We all have skills, opinions and ideas that we feel confident about. But whether or not other people — a boss, colleague, friend, partner or new acquaintance — feel the same depends on how you communicate.
Are you passive and let other people steamroll over you? Are you aggressive and make enemies instead of friends? Or are you passive-aggressive and irritate others by being unclear? None of these are qualities will help you sound confident.
The key is to be assertive without being overly aggressive, and you can do that by avoiding these four phrases that make you sound weak or timid:
When you use apologetic words (e.g., “I’m sorry, I have one last question” or “Maybe it’s just me, but…”), it can sound like you’re putting yourself down. Or it can downplay a request that you’re trying to make.
You’re better off skipping the intros. Don’t say: “I’m sorry to bother you, but can you share the report you made for the team meeting?” Just get to the request: “Can you share the report you made for the team meeting?”
Then close with a “thank you.”
Verbs are action words. They tell people what you’re doing or what you’re going to do. To appear stronger, choose verbs that clearly state your intentions.
For example, “will” is much stronger than “could.” Instead of “I could do that,” say “I will do that.”
Similarly, when you ask for something, “I need” is much stronger than “I want.” Why? Because you don’t want an assistant; you need an assistant.
When you start a request with a “you”-based statement (e.g., “You make me…” or “You cannot…”), it can come across as controlling behavior, which is sometimes the result of fear or insecurity.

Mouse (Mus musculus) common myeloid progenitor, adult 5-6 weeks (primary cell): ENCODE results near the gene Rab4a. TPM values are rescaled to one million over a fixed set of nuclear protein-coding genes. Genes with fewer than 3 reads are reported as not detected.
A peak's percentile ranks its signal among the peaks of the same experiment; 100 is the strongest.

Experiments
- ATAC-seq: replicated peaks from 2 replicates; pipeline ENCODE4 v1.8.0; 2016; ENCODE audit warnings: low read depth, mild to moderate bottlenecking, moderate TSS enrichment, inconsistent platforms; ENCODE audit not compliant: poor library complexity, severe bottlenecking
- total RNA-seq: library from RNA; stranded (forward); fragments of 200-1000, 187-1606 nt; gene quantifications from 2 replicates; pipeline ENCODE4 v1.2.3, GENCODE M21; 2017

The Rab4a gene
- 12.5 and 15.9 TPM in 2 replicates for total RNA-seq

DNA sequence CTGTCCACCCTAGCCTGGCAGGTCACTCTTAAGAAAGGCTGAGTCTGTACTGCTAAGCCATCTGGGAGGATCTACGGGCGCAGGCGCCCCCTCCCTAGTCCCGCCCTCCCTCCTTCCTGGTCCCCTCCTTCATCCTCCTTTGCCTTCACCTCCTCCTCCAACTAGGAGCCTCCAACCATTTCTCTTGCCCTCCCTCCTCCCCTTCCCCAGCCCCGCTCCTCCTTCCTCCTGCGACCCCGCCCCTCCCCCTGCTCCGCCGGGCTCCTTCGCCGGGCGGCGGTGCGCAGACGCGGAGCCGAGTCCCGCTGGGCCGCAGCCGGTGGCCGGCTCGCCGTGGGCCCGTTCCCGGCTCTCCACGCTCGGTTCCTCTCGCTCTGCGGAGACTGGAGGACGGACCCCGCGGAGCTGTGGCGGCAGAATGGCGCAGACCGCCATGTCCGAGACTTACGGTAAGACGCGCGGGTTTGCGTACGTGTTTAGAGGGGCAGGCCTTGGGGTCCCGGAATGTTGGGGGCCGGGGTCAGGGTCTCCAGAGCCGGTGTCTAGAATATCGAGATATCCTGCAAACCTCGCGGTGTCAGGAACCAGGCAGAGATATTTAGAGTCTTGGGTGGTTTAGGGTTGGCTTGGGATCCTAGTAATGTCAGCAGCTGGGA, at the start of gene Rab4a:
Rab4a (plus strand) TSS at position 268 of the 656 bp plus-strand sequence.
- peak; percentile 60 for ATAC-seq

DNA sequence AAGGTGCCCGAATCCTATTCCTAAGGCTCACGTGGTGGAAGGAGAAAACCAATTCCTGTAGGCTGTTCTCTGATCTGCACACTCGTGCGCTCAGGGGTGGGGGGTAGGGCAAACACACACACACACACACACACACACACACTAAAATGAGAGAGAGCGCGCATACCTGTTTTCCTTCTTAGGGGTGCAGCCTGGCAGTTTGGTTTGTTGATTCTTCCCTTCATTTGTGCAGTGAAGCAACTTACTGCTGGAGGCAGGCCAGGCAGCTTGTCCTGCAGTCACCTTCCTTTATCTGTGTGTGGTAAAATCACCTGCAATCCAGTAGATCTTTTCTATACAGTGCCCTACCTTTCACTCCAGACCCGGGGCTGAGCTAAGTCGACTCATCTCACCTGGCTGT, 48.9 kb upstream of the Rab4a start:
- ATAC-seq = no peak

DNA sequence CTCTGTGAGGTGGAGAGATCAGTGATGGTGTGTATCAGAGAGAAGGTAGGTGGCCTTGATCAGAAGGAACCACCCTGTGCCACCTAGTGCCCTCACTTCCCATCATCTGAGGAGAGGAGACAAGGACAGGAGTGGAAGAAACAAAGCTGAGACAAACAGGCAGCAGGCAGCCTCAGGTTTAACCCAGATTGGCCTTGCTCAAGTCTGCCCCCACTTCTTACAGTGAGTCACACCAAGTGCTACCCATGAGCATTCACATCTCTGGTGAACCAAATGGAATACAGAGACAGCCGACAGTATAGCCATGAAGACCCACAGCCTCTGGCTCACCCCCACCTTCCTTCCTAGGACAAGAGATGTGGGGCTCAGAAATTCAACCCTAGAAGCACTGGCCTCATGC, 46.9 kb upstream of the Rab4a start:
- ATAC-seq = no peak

“I”-based statements, however, can help you communicate how you’re feeling or what you want, without it sounding like an attack.
For example, “You need to get started on that project” sounds more commanding than the equally assertive “I’d like it if you started on that project.”
Always lead with your own feelings or actions.
Generalizations typically lead to arguments because they can cause the other person to get defensive.
If you’re unhappy about something, be specific. Instead of saying “You always forget meetings,” say “I was upset when you showed up late to Thursday’s meeting.”
You also don’t want to assign all of the blame to one person: “You ruined the presentation by not being there!”
Instead, describe the situation accurately: “By coming 10 minutes late, you made the presentation more difficult by distracting the audience.” This gives you a reputation for fairness and helps the other person see where they can improve.
Being thoughtful and intentional in the way you communicate will go a long way in earning respect. Here are some additional tips to keep in mind:
- Say “because” when you refuse a request. It softens the “no” and confidently explains your reasoning. Instead of saying “I can’t do it,” say “I can’t do that today, because I need to prepare for a meeting this afternoon.” (Bonus points if you offer a potential solution: “How about I do that on Tuesday?”)
- Say “I understand” when you disagree with someone. Instead of cutting right to the chase about why you think someone is wrong, start with a softener like “I see your point” or “I get what you’re driving at.”
- Start with empathy. When you’re turning someone down, let them know you understand how it affects them. “I know you are busy and stressed out, but I really don’t have the time today.”
- When you explain a problem, use conditional statements. Follow this format: “If you do [X], then [Y] happens.” For example: “When the report wasn’t finished in time, it created a problem for the team’s sales presentation.” This helps you take the emotion out of the problem and focus on the solution.
Kathy and Ross Petras are the brother-and-sister co-authors of the NYT bestseller “You’re Saying it Wrong,” as well as “Awkword Moments″ and “That Doesn’t Mean What You Think It Means.” They co-host NPR’s award-winning podcast “You’re Saying It Wrong.” Their newest book, “A History of the World Through Body Parts,” is a quirky history of things you didn’t learn through textbooks. Follow them on Twitter @kandrpetras.